Designed by those architectural wizz-kids Renzo Piano and Richard Rogers in the heady days of 1977 the Pompidou Centre of modern art has somehow stood the test of time without losing any of its eccentricity.

The revolutionary thinking that put the building services on the outside, the external transparent elevator and the air-vents that erupt out of the ground like the tentacle of a submerged submarine are as weird as they ever were. Perhaps it’s no surprise that this iconic building was never copied, a trend, it ain’t.

Three reasons to hit the Pompidou (as if you needed them): the permanent modern art collection is brilliant – always challenging, moving, amusing, and provocative. The view of Paris from the top floor,  ideally enjoyed over a glass of rose at the spectacular George’s cafe, is second to none. If you’re looking for a ‘Hey isn’t Paris so cute and beautiful?’ moment, you’ll find it here. (Especially if you hit the rosé around sunset.) Finally, glass elevators/tentacle-like air vents as already mentioned.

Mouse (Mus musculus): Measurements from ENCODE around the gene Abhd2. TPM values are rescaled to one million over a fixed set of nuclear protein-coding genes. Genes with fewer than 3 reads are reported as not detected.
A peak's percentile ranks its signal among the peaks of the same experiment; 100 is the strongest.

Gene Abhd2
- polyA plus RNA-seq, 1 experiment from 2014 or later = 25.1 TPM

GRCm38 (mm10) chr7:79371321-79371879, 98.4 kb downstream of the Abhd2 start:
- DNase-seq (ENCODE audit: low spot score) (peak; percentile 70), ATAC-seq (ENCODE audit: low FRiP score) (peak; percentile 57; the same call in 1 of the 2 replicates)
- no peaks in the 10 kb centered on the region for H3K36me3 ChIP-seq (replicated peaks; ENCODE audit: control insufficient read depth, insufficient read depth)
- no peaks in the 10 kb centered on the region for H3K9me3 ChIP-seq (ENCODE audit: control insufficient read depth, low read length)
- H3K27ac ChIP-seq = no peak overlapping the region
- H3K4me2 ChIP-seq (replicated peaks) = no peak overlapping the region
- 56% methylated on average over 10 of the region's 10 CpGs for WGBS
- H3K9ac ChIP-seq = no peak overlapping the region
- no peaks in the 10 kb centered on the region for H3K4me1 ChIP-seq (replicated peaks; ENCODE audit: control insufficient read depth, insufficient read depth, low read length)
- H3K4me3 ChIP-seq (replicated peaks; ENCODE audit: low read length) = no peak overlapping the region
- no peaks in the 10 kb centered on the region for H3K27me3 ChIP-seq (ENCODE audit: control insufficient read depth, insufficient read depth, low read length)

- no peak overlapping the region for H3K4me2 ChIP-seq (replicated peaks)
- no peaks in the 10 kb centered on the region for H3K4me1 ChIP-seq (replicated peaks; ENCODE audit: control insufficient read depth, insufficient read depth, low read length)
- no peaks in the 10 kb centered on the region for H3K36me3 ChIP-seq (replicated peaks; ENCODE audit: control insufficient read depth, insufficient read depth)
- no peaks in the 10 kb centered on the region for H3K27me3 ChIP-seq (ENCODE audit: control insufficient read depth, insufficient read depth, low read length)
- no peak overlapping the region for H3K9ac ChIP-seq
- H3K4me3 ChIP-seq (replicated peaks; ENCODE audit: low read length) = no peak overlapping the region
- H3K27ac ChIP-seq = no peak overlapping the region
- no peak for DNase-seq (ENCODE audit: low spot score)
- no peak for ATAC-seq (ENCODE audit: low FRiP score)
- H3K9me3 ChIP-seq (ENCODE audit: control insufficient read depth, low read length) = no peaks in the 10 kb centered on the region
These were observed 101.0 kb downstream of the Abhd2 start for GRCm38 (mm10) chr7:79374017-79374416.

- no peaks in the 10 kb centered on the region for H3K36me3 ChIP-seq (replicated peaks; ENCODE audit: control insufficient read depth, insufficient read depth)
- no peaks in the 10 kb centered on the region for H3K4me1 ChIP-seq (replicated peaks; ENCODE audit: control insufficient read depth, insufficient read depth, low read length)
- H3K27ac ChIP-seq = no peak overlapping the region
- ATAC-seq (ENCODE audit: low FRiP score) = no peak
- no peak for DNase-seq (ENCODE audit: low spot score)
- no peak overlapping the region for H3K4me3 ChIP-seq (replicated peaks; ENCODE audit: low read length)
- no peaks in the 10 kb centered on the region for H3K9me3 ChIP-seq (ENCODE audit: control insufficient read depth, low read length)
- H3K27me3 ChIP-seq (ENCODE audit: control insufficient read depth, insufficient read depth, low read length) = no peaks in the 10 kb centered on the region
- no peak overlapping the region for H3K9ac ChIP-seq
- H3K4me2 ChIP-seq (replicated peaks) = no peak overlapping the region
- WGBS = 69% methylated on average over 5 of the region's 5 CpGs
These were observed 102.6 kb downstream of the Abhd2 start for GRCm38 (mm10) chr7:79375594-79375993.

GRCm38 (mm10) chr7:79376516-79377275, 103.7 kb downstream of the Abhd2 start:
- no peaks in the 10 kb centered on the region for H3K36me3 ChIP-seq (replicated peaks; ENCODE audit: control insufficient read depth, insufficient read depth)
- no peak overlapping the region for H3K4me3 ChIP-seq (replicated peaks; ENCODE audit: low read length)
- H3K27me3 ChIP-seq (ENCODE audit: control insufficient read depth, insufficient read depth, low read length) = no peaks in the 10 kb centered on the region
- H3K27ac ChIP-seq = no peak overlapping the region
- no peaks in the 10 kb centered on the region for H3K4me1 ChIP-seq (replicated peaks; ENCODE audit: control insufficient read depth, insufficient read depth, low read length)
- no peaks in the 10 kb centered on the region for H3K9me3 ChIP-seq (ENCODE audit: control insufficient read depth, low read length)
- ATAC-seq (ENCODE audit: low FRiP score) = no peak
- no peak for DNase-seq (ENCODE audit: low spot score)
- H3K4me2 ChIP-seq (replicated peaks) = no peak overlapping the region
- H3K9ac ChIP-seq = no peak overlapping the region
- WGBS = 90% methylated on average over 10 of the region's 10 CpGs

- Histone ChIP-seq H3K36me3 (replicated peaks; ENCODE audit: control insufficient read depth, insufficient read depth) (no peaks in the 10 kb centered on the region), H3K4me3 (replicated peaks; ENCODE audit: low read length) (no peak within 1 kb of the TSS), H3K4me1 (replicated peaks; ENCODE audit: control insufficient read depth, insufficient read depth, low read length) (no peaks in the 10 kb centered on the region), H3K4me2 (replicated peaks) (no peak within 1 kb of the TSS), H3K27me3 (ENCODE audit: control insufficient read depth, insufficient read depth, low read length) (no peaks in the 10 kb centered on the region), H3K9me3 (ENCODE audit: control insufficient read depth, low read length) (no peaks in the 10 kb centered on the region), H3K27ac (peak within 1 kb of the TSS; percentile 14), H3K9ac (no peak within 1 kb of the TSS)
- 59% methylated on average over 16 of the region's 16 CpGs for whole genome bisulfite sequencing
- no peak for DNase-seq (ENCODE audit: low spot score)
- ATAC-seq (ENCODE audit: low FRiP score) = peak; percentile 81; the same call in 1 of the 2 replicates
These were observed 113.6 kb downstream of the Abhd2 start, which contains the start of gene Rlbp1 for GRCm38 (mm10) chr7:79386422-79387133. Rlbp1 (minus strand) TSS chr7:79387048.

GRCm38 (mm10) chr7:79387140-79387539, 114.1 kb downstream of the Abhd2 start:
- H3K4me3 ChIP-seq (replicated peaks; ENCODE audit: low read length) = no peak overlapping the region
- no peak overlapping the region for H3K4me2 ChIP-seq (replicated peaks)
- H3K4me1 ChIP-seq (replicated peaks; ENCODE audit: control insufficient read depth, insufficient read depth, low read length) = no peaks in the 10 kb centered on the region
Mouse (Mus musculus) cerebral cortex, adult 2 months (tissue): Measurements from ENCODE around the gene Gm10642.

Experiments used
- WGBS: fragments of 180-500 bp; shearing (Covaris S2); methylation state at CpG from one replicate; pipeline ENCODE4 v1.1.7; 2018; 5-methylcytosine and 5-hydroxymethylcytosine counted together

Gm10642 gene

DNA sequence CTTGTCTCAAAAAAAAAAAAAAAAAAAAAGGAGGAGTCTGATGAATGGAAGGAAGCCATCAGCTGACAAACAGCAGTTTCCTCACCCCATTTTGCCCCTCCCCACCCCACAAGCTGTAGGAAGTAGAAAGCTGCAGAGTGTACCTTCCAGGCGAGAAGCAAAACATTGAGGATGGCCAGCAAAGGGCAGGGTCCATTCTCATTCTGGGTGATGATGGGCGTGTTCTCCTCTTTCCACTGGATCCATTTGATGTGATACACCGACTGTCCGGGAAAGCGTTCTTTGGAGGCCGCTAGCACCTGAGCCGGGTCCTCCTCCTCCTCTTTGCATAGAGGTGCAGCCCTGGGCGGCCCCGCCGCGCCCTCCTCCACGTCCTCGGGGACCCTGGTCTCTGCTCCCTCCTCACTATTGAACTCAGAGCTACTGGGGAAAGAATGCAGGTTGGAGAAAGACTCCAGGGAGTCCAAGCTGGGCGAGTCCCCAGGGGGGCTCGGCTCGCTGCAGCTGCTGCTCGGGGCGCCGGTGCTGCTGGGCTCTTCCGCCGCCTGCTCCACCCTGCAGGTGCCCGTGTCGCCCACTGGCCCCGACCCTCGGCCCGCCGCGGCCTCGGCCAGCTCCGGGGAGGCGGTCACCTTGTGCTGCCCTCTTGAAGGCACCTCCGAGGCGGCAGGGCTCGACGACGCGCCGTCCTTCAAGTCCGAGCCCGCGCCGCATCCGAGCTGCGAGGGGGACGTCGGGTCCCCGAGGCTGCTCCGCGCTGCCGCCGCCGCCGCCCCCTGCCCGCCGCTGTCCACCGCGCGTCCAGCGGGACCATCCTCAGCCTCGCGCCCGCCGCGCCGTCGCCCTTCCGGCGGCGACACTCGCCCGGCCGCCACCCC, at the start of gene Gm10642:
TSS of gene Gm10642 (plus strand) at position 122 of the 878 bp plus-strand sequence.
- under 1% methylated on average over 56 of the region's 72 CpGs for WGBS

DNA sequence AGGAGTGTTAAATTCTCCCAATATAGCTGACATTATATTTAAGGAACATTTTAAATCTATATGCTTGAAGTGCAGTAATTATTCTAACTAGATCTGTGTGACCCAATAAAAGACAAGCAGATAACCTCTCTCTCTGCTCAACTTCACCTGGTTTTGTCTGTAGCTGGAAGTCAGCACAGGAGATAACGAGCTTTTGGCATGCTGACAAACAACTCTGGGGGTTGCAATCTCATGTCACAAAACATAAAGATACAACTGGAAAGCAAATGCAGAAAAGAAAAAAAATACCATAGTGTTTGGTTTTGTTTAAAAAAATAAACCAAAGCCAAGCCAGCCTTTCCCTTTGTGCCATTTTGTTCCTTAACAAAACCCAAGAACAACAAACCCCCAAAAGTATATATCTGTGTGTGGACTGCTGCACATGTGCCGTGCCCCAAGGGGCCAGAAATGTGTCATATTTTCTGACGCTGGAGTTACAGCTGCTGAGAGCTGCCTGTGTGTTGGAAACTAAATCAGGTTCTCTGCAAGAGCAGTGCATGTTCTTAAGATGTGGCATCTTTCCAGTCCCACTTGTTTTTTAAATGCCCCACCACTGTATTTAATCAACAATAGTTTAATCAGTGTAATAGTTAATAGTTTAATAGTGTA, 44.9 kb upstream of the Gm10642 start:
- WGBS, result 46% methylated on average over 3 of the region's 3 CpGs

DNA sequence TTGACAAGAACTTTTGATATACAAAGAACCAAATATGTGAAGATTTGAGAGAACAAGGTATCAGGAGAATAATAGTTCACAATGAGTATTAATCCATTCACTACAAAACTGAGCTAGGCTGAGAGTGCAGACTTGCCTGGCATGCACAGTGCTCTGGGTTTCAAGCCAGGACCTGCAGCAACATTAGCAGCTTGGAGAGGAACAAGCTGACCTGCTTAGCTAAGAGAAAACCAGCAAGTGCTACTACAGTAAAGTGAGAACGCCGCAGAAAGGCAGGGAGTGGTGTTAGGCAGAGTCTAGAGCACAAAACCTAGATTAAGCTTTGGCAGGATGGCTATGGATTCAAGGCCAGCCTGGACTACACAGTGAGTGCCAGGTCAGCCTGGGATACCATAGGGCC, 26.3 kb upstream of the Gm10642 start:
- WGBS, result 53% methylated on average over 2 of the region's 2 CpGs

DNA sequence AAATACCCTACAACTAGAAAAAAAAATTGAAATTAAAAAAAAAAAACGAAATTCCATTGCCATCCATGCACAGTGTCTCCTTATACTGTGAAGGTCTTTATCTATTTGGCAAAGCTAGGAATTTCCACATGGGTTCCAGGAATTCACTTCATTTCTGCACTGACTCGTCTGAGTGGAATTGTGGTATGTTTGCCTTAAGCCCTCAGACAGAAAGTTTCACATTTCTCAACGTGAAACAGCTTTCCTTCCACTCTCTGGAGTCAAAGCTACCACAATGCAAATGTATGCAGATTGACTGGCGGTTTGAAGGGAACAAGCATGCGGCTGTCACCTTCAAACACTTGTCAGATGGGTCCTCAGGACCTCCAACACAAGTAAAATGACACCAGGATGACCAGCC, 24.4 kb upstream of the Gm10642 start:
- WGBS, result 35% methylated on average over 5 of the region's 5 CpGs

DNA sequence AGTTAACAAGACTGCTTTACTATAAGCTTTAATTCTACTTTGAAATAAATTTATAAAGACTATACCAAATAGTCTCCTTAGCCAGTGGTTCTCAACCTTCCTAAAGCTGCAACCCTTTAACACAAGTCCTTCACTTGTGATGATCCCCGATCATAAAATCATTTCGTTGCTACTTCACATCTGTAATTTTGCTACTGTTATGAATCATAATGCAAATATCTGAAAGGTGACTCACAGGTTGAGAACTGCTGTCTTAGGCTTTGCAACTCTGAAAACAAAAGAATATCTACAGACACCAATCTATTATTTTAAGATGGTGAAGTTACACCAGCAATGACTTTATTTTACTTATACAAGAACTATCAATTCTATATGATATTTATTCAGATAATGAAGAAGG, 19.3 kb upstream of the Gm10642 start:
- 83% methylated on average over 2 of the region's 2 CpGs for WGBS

Video credit: Centre Pompidou animation by architecture student Connor Mackenzie.


Centre Pompidou
19 Rue Beaubourg,
75004 Paris, France
Tel: +33 1 44 78 47 99

Open daily 11am–10pm. Closed on Tuesday and some public holidays. Tip: you can skip the heinous ticket queue by buying on line or from the little ticket machines on the entry floor.

www.centrepompidou.fr/en